Nanci, in addition to what others said — she’s 8. Kids are just different. I have a 9 year old (youngest, unsurprisingly) who doesn’t like to do things for himself. He doesn’t refuse, he just defaults to “can’t” unless we really stay on him and encourage him that he can. But there’s a balance between pushing too hard on a kid who is just not confident, and babying or helicoptering. I’m sure my son won’t be unable to cope when he’s 18, with careful, gentle encouragement all along the way, and I’m sure your daughter won’t, either. Give her space to grow up a bit more slowly, and to keep yourself from feeling like you’re obsessing, but make sure that she is consistently (which means keep doing it over time, but not every minute or at every opportunity) encouraged toward the goal of actually growing up and doing more on her own as time goes on.

    And as others have said, if it’s a matter of good grooming, insist she learn to take care of it, or have the hair cut. (Although, if she really struggles with brushing out long, tangly hair, giving her a hand at this age wouldn’t ruin her forever. But that’s only if she shows that she cares and has difficulty, not if she’s simply too lazy.)

    But if it’s a matter of “above and beyond,” like wearing earrings and nail polish, let her do without, especially if she doesn’t want it. These are not necessities for anyone, let alone an 8 yo. Even if she wants it, she can do it herself or do without.

  12. Julie January 5, 2011 at 9:57 am #

    @Nanci. Sorry. But why are you forcing an 8-year-old to do her nails and hair? She’s a kid. Let her be messy.

  13. KarenW January 5, 2011 at 10:18 am #

    Nanci: I think this is the perfect place for you to post your concerns, since the topic is worry!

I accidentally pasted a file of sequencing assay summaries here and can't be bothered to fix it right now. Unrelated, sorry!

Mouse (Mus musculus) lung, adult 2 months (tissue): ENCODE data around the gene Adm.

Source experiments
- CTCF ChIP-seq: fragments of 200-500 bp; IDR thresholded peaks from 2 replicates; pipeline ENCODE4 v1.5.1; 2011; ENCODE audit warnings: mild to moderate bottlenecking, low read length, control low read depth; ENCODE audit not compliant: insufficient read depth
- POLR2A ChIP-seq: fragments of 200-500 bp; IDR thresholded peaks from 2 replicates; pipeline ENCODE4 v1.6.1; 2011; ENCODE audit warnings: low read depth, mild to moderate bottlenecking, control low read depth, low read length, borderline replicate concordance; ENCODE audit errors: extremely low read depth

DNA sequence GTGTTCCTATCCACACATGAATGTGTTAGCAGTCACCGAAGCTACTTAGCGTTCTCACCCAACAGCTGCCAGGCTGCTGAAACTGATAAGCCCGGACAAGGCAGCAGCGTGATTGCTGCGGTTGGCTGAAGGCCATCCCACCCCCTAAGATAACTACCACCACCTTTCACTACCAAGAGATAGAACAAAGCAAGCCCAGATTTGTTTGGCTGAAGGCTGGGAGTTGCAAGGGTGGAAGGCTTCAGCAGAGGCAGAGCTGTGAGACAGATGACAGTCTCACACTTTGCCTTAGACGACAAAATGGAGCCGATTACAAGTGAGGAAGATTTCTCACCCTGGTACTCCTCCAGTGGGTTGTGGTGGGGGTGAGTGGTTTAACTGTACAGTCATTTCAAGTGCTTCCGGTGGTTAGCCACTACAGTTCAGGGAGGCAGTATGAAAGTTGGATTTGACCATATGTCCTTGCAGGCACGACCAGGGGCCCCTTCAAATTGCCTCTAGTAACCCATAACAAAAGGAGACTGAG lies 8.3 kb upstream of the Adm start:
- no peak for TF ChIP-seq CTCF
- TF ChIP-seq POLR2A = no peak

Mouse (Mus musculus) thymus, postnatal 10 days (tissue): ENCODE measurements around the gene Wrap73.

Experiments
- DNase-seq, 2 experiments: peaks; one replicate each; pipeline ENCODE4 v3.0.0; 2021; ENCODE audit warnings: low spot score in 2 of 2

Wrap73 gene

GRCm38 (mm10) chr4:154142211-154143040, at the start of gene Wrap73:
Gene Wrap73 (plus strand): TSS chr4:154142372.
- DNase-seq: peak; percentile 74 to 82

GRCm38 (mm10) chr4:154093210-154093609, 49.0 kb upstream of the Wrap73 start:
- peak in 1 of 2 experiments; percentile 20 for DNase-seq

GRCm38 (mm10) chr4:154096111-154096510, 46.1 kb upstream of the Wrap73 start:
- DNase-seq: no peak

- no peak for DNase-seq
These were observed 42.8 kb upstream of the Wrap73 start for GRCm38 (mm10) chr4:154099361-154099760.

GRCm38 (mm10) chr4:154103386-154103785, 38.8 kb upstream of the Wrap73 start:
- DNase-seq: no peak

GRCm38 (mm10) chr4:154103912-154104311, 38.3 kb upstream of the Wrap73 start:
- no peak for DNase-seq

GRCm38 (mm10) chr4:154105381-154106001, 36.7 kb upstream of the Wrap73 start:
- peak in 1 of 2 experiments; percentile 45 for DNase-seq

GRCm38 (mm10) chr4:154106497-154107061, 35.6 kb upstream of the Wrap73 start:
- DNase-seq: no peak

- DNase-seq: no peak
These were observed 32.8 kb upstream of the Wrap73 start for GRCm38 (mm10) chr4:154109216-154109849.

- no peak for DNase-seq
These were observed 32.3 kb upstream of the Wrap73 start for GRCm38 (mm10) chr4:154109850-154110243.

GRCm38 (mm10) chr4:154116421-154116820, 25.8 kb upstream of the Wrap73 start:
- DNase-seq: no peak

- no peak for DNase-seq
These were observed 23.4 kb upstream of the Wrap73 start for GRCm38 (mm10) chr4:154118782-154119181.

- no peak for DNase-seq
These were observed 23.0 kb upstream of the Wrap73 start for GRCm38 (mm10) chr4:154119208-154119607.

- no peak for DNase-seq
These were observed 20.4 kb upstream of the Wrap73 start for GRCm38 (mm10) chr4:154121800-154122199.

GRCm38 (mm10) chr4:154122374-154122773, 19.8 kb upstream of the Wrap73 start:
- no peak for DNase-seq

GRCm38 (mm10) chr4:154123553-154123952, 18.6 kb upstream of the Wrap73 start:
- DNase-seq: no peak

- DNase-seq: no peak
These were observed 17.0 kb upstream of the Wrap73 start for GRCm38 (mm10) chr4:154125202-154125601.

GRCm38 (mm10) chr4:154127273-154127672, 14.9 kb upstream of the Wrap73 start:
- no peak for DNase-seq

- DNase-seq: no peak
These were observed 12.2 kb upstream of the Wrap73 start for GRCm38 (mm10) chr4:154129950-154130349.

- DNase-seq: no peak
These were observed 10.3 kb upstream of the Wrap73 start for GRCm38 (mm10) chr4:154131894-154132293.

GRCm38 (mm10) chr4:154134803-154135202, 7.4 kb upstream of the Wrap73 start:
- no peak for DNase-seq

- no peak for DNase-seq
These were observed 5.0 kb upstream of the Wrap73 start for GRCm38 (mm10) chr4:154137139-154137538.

Now, I’m no parenting expert, but it seems to me that you are trying to impose your own personality on to your daughter. Like others have mentioned, why does she need to have painted nails and earrings if that does not interest her? And if is not into doing her hair, cut it short. My own daughter is 10, and she wanted peirced ears a few months back so I agreed. But she was not interested in taking care of her ears properly, and they closed back up. I said “Oh well, you obviously weren’t ready.”

    If your daughter won’t take the initiative with more important things – like say, she expects you to bring her a snack instead of getting it herself, or she expects you to constantly clean up after her, I would say that you just need to put your foot down. My kids are naturally on the lazy side, and I have to tell them at least 10 times a day “Do it yourself!” If you simply follow through and don’t cave in, she will have to choice but to be more self-reliant.

  14. Heidi V January 5, 2011 at 10:26 am #


    I can see some of what your daughter is doing may be the result of peer pressure. She might be seeing what other girls her age are doing (wearing earrings, having their moms paint their nails, etc girly things) and feeling that she has to keep up with the other girls to fit in. Girls sometimes tend to think that being a “damsel in distress” is a normal expectation for women and that the girls that get their hands dirty are weird. Keep talking to her about what is going on in her life and encouraging her using her strengths as an example, and I’m sure she’ll eventually feel confident enough to start doing things on her own.
    Of course, like others have said, all kids are different and she just might not be ready to do things on her own, but will eventually grow into it with help!

  15. Uly January 5, 2011 at 11:52 am #